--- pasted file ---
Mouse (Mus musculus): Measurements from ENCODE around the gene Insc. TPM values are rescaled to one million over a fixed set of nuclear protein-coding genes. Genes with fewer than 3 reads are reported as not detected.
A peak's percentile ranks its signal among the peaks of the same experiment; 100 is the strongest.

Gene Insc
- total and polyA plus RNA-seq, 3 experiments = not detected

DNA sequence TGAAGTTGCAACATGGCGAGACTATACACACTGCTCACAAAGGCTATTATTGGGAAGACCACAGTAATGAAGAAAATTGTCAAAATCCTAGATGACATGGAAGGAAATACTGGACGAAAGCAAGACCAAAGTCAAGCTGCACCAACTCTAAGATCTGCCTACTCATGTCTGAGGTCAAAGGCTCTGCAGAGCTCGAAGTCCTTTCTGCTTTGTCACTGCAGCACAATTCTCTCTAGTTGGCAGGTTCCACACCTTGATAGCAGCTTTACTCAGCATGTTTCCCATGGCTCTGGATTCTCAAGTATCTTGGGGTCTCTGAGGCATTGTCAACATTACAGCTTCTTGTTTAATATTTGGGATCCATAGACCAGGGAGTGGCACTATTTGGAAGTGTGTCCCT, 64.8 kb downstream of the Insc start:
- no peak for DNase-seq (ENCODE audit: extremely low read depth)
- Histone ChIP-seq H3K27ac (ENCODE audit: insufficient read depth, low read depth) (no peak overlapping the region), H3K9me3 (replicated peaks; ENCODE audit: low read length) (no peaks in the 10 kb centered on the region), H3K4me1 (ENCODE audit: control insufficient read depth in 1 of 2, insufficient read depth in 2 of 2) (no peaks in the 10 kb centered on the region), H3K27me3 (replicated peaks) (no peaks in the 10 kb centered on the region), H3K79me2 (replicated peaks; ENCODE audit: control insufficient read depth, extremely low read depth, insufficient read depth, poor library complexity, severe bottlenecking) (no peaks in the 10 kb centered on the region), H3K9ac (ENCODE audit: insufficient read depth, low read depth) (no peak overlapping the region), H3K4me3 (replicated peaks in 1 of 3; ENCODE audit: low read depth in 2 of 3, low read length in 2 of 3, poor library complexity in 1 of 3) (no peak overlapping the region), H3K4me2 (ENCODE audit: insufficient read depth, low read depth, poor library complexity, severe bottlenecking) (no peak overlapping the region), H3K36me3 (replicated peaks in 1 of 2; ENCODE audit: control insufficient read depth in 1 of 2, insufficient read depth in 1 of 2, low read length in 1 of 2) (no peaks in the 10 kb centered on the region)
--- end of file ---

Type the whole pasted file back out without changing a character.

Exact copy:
Mouse (Mus musculus): Measurements from ENCODE around the gene Insc. TPM values are rescaled to one million over a fixed set of nuclear protein-coding genes. Genes with fewer than 3 reads are reported as not detected.
A peak's percentile ranks its signal among the peaks of the same experiment; 100 is the strongest.

Gene Insc
- total and polyA plus RNA-seq, 3 experiments = not detected

DNA sequence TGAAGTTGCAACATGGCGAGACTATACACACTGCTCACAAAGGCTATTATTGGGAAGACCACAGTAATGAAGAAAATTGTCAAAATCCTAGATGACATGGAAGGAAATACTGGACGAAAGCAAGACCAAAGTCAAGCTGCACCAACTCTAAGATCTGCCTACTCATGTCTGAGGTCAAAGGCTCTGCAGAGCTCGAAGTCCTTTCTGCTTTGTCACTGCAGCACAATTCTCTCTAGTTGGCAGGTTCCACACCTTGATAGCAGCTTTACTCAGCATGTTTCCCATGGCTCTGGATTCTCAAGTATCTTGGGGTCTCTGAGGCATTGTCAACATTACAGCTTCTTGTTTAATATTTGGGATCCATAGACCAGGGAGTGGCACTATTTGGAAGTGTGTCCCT, 64.8 kb downstream of the Insc start:
- no peak for DNase-seq (ENCODE audit: extremely low read depth)
- Histone ChIP-seq H3K27ac (ENCODE audit: insufficient read depth, low read depth) (no peak overlapping the region), H3K9me3 (replicated peaks; ENCODE audit: low read length) (no peaks in the 10 kb centered on the region), H3K4me1 (ENCODE audit: control insufficient read depth in 1 of 2, insufficient read depth in 2 of 2) (no peaks in the 10 kb centered on the region), H3K27me3 (replicated peaks) (no peaks in the 10 kb centered on the region), H3K79me2 (replicated peaks; ENCODE audit: control insufficient read depth, extremely low read depth, insufficient read depth, poor library complexity, severe bottlenecking) (no peaks in the 10 kb centered on the region), H3K9ac (ENCODE audit: insufficient read depth, low read depth) (no peak overlapping the region), H3K4me3 (replicated peaks in 1 of 3; ENCODE audit: low read depth in 2 of 3, low read length in 2 of 3, poor library complexity in 1 of 3) (no peak overlapping the region), H3K4me2 (ENCODE audit: insufficient read depth, low read depth, poor library complexity, severe bottlenecking) (no peak overlapping the region), H3K36me3 (replicated peaks in 1 of 2; ENCODE audit: control insufficient read depth in 1 of 2, insufficient read depth in 1 of 2, low read length in 1 of 2) (no peaks in the 10 kb centered on the region)